Philosophically, the story is grounded in Times columnist David Brooks's concept that suburbia is a good thing because people seem to like it. But it's the Times's ignorance of practical matters that's really breathtaking. The nation's oil predicament is barely mentioned (and obviously only as an editorial afterthought, since the story was no doubt filed before Katrina and Rita shredded production in the Gulf of Mexico). Anyway, the issue is cavalierly dismissed. Missing altogether is America's even more dire predicament over natural gas, which is used to heat half the houses in America and 99 percent of the brand new ones. Since the story focuses on large luxury houses over 3500 square feet, featuring cathedral ceilings and yawning lawyer foyers, you'd think the question of heating these behemoths might arise, but no. The price of natural gas has quadrupled since 2002 and is still going up.

But it's the story's willingness to embrace uncritically the Toll Brothers' credo of reckless and destructive greed that is most amazing

"What happens when New Jersey reaches build-out? 'We've been trying to build it out, but we can't get our hands on it', [Toll] said. 'We could sell every square foot that we could build on. I mean, anything within fifteen minutes of Interstate 78 could be built and sold. Allentown, Bethlehem, Easton, all the way to New York City. And it's all sitting there.'"

The assumption, clearly, is that America will be a happily car-crazed society forever and that nothing might interfere with that. The interstates will keep humming along. The consumer sector will keep generating high-paying management jobs. The "boomburbs" of Arizona and Nevada, in particular, will continue to expand and thrive.

Here's the real dope on the situation. The big corporate production home builders, including the Toll Brothers, are selling their own stock like mad lately because they realize that the game is over, that they are in a twilight industry. (The Times left this out.) Home heating costs are going to crush the public this winter, and even the supposedly well-off in big new houses are going to feel the pain, because the truth is that many of them are leveraged up to their eyeballs to be where they are, and supernatural utility bills will push them over the edge just when the national bankruptcy laws have been revised to make wiggling out of debt much more difficult and punative. The price of gasoline will keep ratcheting upward from where it is now like a medieval torture device, and will combine with home heating costs to make the public's collective head pop like a winter melon.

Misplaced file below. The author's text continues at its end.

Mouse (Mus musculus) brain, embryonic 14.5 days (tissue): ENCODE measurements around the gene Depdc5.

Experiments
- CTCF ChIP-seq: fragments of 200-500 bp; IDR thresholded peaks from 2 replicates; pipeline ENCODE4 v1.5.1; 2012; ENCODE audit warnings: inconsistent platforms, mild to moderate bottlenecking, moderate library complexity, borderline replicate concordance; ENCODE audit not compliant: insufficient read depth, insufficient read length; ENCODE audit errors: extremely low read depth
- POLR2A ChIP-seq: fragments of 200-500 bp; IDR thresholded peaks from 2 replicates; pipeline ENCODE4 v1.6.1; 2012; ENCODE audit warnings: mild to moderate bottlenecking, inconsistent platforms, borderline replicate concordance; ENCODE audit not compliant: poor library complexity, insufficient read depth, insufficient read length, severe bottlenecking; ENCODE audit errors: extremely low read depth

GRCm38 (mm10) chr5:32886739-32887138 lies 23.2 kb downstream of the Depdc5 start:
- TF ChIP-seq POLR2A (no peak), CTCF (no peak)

Meanwhile, the mortgage industry, a mutant monster organism of lapsed lending standards and arrant grift on the grand scale, is going to implode like a death star under the weight of these non-performing loans and drag every tradable instrument known to man into the quantum vacuum of finance that it creates.

And is there anything to be said on behalf of the mutilated American rural landscape itself? Such as: might we actually need it to feed ourselves when the great Cheez Doodle sector of the economy craps out from a shortage of cheap fossil fuel "inputs?"

It's sad to see a once-great newspaper go through the motions of pretending to be intelligent.


I recommend this excellent essay by my excellent correspondent Dmitry Podborits: "On Dangers of Being an Insect with Wings and a Mysterious Instance of Mass Mailing",

Bill Totten


  • A good insight on part of the problem - the need for oil (and heating gas) that suburbia requires - but other factors also drove the massive invasion(s) of Iraq... and next Iran?

    The Federal Reserve creates "money" out of nothing, and because of the strong US economy's ability to crank out stuff the world wanted (especially cars!) it had value and was the world standard for money (replacing the real stuff of intrinsic value, gold and silver). But out industry has declined, being exported to cheap labor places (esp China!) and we need to import more oil, and so far others have been willing to hold dollars, but as the supply increased they lose value... the US $ is really very over valued. Then Iran and Iraq moved toward selling oil for Euros, not dollars, which would drive down the dollar's value and create $ chaos. So, the first major nation to stop selling oil for US dollars had to be stopped.
    That nation was Iraq... and it got hit!

    But even that is secondary to the real game afoot here. ISRAEL isn't just a nation, it is a global conspiracy of powerful manipulators in their own "gang" linked by bloodline. Memebers of the gang are powerful in banking (the Fed. Res. is privately owned by banks they own), the media (most networks are owned or controlled by them), education, and direct funding to Congressmen via AIPAC. Israel wanted its nearby anti-Israel enemies crushed. Iraq was first, and now they are hot to get Iran. (Note that ISrael has many nukes, so even if IRan builds them it only levels the playing field.) See the Mearsheimer & Walt book "The Israel Lobby" out last month. (The initial report they wrote really infuriated Israel & its minions of Jews, associated pro-Israel Zionist Christians, and any Congressman taking money they give selectively to Congressmen obeying their orders.

    By Anonymous Anonymous, at 6:53 PM, October 02, 2007